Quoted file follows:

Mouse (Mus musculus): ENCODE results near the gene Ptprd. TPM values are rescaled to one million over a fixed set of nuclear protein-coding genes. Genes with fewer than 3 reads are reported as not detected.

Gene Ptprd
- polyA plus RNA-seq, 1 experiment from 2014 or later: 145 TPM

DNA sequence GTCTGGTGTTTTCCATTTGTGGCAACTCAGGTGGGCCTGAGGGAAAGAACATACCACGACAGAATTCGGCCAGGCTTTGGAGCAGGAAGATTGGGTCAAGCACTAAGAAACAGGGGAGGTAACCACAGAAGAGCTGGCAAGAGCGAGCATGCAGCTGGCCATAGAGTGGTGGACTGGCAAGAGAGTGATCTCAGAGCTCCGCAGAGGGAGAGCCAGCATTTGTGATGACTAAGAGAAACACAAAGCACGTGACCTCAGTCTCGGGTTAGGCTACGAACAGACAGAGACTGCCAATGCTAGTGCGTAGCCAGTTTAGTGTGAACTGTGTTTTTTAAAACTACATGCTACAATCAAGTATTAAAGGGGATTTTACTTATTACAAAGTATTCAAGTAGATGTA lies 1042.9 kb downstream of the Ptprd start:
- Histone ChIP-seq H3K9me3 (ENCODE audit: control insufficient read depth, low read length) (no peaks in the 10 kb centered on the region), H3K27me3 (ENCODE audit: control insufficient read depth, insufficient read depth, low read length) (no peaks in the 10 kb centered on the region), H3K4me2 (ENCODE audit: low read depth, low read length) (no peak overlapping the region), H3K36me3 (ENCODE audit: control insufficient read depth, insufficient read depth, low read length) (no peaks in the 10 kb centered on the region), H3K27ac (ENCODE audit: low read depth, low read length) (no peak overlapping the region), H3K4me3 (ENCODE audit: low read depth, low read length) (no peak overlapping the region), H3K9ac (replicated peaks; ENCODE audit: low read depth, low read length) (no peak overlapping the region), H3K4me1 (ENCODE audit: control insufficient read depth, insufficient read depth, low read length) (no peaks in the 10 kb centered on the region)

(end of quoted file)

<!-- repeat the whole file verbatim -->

Mouse (Mus musculus): ENCODE results near the gene Ptprd. TPM values are rescaled to one million over a fixed set of nuclear protein-coding genes. Genes with fewer than 3 reads are reported as not detected.

Gene Ptprd
- polyA plus RNA-seq, 1 experiment from 2014 or later: 145 TPM

DNA sequence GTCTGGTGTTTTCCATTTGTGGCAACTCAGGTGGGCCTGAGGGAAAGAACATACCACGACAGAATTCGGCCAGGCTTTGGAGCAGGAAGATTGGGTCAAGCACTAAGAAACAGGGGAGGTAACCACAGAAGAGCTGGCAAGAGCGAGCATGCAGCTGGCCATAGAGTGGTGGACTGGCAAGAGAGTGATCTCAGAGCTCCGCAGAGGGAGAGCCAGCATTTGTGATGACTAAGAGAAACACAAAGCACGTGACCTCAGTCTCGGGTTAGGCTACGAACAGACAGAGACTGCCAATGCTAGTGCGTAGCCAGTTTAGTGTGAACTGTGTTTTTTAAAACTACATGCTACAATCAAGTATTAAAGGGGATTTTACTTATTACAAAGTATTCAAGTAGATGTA lies 1042.9 kb downstream of the Ptprd start:
- Histone ChIP-seq H3K9me3 (ENCODE audit: control insufficient read depth, low read length) (no peaks in the 10 kb centered on the region), H3K27me3 (ENCODE audit: control insufficient read depth, insufficient read depth, low read length) (no peaks in the 10 kb centered on the region), H3K4me2 (ENCODE audit: low read depth, low read length) (no peak overlapping the region), H3K36me3 (ENCODE audit: control insufficient read depth, insufficient read depth, low read length) (no peaks in the 10 kb centered on the region), H3K27ac (ENCODE audit: low read depth, low read length) (no peak overlapping the region), H3K4me3 (ENCODE audit: low read depth, low read length) (no peak overlapping the region), H3K9ac (replicated peaks; ENCODE audit: low read depth, low read length) (no peak overlapping the region), H3K4me1 (ENCODE audit: control insufficient read depth, insufficient read depth, low read length) (no peaks in the 10 kb centered on the region)